In celebration of its 40th anniversary, Druid Theatre Company, a small powerhouse of an Irish theater company has decided to tackle the greatest writer of all time. DruidShakespeare: The History Plays is a 7 hour (with intermissions) saga directed by Tony award winner Garry Hynes and adapted by visionary playwright Mark O'Rowe, whose careful edits trace a single narrative through Richard II, Henry IV (Parts I and II), and Henry V. Though this will be the Druid Theatre Company's fourth Lincoln Center Festival appearance, it will be the first time the group presents Shakespeare. Longtime Druid company member and Belfast native Charlotte McCurry—cheerful as could be on the morning of her day off—sat down with Lincoln Center to discuss the joys and challenges of presenting Shakespeare with an Irish lens and a gender-blind cast.
Lincoln Center: DruidShakespeare just finished a tour around Ireland. How did that go?
Charlotte McCurry: It's typical of Druid to do regional tours. We get out to the farthest flung parts of the country that wouldn't normally have access to theater like this. We worked our way down the west coast and ended in Skibbereen, this beautiful, tiny little town in Cork, just for one night. The response from the audience was the best we've ever had. They remembered every Druid production for the past forty years. It was amazing. And after this we go back to a theater festival in Kilkenny, outdoors on the grounds of the castle that Richard II stayed in when he went on his Irish campaign. That will be crazy. It's living history!
LC: How do you feel about transitioning to a New York audience after such a rewarding tour?
CM: We're Irish people playing Englishmen and Welshmen, and we're doing it all in our own accents. So we find things funny that aren't necessarily funny. There's a bit in Richard II where Marty Rea, who plays Richard II, says: "We must supplant those rough, rug-headed kerns, which live like venom where no venom else. But only they have privilege to live." He's talking about the Irish. It's hilarious. Will Americans pick up on that and see how we flipped it and made it work for us? That's the kind of thing you wonder about.
LC: Over 60 characters appear in the Henriad, and you are a company of thirteen. How many characters do you play?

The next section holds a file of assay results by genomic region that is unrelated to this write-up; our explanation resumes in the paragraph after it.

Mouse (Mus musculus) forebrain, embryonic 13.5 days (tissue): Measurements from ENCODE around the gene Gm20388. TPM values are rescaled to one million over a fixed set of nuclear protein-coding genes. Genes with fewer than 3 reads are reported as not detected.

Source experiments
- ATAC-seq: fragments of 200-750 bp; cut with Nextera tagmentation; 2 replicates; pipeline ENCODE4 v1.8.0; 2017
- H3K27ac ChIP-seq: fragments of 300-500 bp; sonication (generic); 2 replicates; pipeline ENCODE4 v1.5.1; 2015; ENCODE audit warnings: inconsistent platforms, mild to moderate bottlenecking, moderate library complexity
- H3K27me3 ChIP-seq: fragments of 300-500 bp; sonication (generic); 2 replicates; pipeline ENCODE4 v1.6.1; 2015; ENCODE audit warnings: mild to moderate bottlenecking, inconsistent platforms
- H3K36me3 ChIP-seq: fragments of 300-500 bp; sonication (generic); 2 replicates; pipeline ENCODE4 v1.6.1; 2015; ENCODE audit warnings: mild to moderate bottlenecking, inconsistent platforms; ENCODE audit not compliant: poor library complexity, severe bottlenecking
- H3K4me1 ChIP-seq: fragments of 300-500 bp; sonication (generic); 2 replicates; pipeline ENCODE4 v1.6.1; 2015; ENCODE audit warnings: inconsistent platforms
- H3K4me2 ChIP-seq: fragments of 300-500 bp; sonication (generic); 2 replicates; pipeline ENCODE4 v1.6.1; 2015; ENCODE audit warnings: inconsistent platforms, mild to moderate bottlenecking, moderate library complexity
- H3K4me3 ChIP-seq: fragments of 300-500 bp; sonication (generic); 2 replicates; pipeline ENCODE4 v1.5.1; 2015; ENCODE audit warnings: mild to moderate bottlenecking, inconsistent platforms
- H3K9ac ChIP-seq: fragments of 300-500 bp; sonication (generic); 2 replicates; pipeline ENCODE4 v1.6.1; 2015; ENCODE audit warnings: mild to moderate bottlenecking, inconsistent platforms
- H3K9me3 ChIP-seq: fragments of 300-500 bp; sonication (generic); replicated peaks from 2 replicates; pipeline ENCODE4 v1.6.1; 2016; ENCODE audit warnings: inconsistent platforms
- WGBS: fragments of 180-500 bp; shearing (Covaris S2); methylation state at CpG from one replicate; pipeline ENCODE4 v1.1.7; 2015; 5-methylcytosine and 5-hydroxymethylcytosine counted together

CM: I think nine. At the last count it was nine.
LC: What does it feel like to play so many characters?
CM: There's such camaraderie. Now we're more settled, but in our first shows after tech, we were running about backstage going, "Oh God, what costume am I wearing?" And there are costume ladies throwing something on you, and the crew saying you're this person next and you go on from that entrance. It keeps you on your toes. When you're playing one character, you get so deep into it. You're all stuck in your head. In this, there's more playfulness, more fun.
LC: What, for you, is the hardest part about Shakespearean acting?
CM: When you're speaking in verse, you can get really bogged down following the meter and the rhythm. That's been the hardest. There are a lot of little tips and hints that you learn when you train professionally. Many people think that there are firm rules, but that's not necessarily true. Marty Rea has helped me learn that. Just watching him onstage is a master class. I got stuck a lot, especially with the Queen in Richard II. She's a bit of a crybaby. I was speaking in verse and thinking, this doesn't feel right. I'm not getting the meaning of this. And Marty would tell me it isn't strict. It's a framework. It's there to help you. When you're stuck, go back to the human being and what she's feeling, and return to the verse after that.
LC: You also play a lot of comedic roles, like Doll Tearsheet in Henry IV Part II and Nim in Henry V. What's your favorite comedic moment?
CM: We've got a great scene in Henry V with Nim and Pistol, played by Aaron Monaghan. We have this tête-à-tête because Pistol has married this woman that I was engaged to—I play a man—and I'm furious. We draw our swords, then put them away, then one of us says something to annoy the other, and we pull them out again, maybe five or six times. That's a great craic. Shakespearean characters never censor themselves. They say what they mean, and they mean what they say. It's nice to play characters that are free like that.
You play both male and female characters. The rest of the women in the cast play men. Will you tell us a bit about Hynes's choice to implement gender-blind casting?
CM: I think it's brilliant. Druid has this ensemble of actors that Garry loves to work with. A gender appropriate cast would mean 15 men and maybe two women, and she couldn't do that. She wouldn't want to do that. Garry thought: "I want to look at my pool of actors and see —regardless of whether they are a man or a woman—who is the best person to play these parts." And that's what she did. It's just so liberating, to not have gender hold you back from playing a part. I wonder, is there any other playwright you could do that with except Shakespeare? That's the next step maybe.
Performances of The Druid Theater Company's DruidShakespeare: The History Plays run July 7-19 at the Lincoln Center Festival.